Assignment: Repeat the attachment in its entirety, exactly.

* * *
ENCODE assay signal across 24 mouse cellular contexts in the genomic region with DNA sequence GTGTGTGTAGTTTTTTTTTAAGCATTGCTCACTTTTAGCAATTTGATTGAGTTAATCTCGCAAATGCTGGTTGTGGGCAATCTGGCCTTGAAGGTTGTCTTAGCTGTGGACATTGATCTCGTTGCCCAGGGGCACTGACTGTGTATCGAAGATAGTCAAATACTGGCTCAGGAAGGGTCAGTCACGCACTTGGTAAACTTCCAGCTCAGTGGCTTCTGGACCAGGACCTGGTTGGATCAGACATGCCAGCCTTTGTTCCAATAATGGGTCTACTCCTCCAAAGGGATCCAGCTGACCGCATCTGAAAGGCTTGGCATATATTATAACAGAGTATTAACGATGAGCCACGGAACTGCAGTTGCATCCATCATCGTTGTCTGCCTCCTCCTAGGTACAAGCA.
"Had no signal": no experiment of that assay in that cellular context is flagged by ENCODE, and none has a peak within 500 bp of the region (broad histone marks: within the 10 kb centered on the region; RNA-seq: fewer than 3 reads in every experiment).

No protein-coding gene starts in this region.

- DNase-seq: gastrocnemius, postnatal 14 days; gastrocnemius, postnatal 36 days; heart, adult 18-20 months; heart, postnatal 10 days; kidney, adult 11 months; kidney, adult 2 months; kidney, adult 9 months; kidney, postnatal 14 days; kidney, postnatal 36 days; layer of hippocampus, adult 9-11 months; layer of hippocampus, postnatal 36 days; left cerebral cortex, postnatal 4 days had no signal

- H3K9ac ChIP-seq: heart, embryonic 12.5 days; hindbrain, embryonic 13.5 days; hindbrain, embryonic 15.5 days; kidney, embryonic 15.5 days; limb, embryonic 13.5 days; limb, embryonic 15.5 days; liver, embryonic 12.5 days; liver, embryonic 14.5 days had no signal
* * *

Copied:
ENCODE assay signal across 24 mouse cellular contexts in the genomic region with DNA sequence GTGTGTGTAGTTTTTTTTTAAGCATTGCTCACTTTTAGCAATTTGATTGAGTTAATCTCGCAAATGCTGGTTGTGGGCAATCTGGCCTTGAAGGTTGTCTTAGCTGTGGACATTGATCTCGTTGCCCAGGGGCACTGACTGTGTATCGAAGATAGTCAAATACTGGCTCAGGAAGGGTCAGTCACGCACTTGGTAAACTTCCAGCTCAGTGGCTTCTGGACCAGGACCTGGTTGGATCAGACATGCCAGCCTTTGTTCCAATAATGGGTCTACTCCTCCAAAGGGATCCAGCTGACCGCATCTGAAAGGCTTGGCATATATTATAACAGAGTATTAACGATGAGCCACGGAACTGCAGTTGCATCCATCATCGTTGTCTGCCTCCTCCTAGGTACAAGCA.
"Had no signal": no experiment of that assay in that cellular context is flagged by ENCODE, and none has a peak within 500 bp of the region (broad histone marks: within the 10 kb centered on the region; RNA-seq: fewer than 3 reads in every experiment).

No protein-coding gene starts in this region.

- DNase-seq: gastrocnemius, postnatal 14 days; gastrocnemius, postnatal 36 days; heart, adult 18-20 months; heart, postnatal 10 days; kidney, adult 11 months; kidney, adult 2 months; kidney, adult 9 months; kidney, postnatal 14 days; kidney, postnatal 36 days; layer of hippocampus, adult 9-11 months; layer of hippocampus, postnatal 36 days; left cerebral cortex, postnatal 4 days had no signal

- H3K9ac ChIP-seq: heart, embryonic 12.5 days; hindbrain, embryonic 13.5 days; hindbrain, embryonic 15.5 days; kidney, embryonic 15.5 days; limb, embryonic 13.5 days; limb, embryonic 15.5 days; liver, embryonic 12.5 days; liver, embryonic 14.5 days had no signal